European Climate Foundation: The socioeconomic impacts of zero carbon housing in Europe – (updated)
Last year the European Heat Pump Association and Cambridge Econometrics published a study on the “Socioeconomic impacts of zero carbon housing in Europe“. Skip ahead to today and the unexpected war in Ukraine and rebound effects of the Covid-19 pandemic have led to energy price inflations, dramatically changing the landscape in which that report was based on.
The objective of this updated report is to understand the impact that large-scale energy efficiency improvements and heat pump (HP) deployment could have, as a result of changed fossil fuel price projections considering EU-27 up to 2050, with a special emphasis on results by 2030.
1. Increased fossil fuel prices (projections presented in the REPowerEU plan).
2. The heat pump (HP) deployment targets (suggested by the REPowerEU plan).
3. A revised projection for the ETS2 price, in line with the recent decision to postpone the implementation of ETS2 to 2027 and set a cap of the ETS2 price of 45 €/ ton carbon up to 2030 (Euractiv 2022).
- Higher energy efficiency: The electrification of the heating supply through heat-pumps increased supply-side efficiency. By 2050, total final energy consumption for heating decreased significantly.
- Lower pollution: The adoption of heat-pumps led to a drastic reduction (reaching values close to zero by 2050) in emissions associated with heating. The renovation of housing stock also contributed to this as higher efficiency led to a reduction in heating demand and pollution.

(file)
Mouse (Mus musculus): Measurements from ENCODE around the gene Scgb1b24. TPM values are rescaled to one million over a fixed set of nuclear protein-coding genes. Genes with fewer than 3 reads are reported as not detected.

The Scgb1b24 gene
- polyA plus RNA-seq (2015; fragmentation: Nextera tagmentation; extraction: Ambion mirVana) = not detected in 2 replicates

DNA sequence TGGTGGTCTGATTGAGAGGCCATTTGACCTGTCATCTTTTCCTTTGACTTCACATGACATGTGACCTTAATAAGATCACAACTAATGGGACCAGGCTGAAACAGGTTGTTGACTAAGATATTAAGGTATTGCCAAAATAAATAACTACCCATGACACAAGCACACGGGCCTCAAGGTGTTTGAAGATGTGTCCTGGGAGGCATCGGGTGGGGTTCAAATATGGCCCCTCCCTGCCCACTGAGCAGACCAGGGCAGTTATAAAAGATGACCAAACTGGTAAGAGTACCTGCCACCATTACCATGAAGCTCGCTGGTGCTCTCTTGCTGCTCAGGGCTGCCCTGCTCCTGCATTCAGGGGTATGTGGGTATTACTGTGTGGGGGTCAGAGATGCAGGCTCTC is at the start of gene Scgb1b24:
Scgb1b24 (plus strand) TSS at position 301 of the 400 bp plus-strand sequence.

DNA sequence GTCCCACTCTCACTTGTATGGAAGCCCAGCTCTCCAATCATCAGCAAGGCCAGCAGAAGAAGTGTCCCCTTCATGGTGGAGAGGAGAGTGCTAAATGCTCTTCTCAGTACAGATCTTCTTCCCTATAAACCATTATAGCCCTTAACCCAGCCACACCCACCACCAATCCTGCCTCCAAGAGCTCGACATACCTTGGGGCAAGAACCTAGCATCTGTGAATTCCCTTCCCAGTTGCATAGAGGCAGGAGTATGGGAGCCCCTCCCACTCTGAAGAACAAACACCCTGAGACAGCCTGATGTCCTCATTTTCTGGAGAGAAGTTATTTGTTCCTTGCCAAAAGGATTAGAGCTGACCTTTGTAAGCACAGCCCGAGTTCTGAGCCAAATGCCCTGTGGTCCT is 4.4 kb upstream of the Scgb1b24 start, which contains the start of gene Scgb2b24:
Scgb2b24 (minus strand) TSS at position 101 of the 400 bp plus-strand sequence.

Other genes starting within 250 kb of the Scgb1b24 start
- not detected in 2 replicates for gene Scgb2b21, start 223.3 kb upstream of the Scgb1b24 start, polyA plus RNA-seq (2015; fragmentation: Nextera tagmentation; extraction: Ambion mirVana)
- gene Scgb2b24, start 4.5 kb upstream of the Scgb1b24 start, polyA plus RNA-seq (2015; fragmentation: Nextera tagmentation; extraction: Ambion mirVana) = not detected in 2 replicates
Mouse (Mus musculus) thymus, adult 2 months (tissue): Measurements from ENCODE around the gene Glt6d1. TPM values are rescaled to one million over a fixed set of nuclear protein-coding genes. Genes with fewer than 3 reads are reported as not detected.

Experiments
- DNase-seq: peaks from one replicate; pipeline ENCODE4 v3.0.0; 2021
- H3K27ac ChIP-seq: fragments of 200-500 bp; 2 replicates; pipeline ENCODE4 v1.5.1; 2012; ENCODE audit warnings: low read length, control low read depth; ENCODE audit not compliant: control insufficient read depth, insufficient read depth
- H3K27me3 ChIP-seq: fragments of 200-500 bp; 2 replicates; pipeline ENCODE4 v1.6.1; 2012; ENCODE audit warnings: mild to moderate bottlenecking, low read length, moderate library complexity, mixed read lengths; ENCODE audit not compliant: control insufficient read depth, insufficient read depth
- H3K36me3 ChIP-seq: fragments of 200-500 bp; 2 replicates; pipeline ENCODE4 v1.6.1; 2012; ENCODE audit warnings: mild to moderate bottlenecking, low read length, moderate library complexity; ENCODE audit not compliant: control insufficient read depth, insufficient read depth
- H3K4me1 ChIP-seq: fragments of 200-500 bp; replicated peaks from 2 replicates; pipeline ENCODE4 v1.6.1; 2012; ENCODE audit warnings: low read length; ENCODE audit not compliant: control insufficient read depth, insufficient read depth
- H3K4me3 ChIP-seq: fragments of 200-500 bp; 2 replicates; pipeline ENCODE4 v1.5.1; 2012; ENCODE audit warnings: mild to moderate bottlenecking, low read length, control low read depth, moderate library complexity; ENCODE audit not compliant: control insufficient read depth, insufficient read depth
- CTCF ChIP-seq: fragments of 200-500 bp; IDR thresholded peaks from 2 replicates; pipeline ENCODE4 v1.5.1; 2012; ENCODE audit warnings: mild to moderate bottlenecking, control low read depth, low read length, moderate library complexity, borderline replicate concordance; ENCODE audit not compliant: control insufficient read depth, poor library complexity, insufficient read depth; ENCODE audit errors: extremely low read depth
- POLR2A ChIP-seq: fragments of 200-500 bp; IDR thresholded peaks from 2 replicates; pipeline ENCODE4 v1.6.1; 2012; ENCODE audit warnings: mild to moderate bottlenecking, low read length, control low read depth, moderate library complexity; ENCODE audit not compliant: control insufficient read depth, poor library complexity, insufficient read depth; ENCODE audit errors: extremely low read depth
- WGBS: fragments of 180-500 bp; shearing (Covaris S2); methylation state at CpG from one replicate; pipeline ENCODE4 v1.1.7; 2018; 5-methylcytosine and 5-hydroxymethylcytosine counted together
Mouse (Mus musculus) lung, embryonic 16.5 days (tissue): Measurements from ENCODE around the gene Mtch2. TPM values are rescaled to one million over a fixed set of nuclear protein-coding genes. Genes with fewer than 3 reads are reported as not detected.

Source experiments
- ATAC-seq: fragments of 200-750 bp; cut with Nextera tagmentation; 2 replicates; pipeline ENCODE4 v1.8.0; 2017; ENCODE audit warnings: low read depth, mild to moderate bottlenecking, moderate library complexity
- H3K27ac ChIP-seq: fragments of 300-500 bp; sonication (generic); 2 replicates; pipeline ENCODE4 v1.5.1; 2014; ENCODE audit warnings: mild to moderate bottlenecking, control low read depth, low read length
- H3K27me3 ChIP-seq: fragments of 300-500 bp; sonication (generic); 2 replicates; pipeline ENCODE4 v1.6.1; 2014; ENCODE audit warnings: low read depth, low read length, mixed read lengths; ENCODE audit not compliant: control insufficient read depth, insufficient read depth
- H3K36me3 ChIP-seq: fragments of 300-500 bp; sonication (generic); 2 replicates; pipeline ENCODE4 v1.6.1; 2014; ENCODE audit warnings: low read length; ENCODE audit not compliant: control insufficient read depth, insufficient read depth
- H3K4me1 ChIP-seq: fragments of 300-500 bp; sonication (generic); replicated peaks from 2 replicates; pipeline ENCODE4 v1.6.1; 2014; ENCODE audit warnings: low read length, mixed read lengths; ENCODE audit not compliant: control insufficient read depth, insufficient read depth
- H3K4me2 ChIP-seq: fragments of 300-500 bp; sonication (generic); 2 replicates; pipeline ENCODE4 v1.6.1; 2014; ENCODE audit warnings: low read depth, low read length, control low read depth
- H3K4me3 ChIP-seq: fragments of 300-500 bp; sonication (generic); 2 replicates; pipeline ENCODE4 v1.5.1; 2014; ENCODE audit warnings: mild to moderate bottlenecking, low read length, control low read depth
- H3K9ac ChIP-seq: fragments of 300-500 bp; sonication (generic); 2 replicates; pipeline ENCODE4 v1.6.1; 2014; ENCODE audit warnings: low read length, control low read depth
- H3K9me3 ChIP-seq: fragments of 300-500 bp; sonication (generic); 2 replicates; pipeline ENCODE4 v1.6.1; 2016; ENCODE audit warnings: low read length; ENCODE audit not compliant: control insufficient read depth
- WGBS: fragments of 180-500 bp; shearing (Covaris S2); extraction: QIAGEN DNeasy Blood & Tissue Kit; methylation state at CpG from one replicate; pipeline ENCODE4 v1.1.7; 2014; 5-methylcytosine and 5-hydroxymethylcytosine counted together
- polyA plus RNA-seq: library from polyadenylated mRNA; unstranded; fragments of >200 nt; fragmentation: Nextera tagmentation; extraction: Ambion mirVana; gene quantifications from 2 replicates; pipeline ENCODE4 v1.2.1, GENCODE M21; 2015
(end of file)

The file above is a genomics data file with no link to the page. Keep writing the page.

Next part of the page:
- Lower energy costs: Cost savings were made by EU27 countries because of higher supply-side energy efficiency through heat-pump adoption and renovation of the housing stock.
- Mitigate impact on low income households: The increase in heating costs due to higher energy prices, which is most strongly felt by the lowest income groups, can be mitigated through renovation of the housing stock and, especially, through heating electrification (as high energy costs are prevented via technology substitution).
- Employment creation: Electrification due to prevented energy costs allows for more spending on retail and services, leading to higher output and therefore job creation. On the other hand, greater efforts to renovate the housing stock were found to lead to small positive labour impacts in the construction sector.
- Decreased energy import dependency: The decarbonisation of the heat supply and/or suppressing of heating demand through housing stock renovations was found to lead to lower final energy demand for residential heating and therefore a reduction of energy import dependency for the EU27.
The modelling in this report has been used by the European Climate Foundation and the European Heat Pump Association for a study that compares the 60 million more heat pumps by 2030 scenario to a business-as-usual one with a continued high reliance on fossil fuel boilers.
See the full report here – Europe’s Leap to Heat Pumps – European Heat Pump Association (ehpa.org)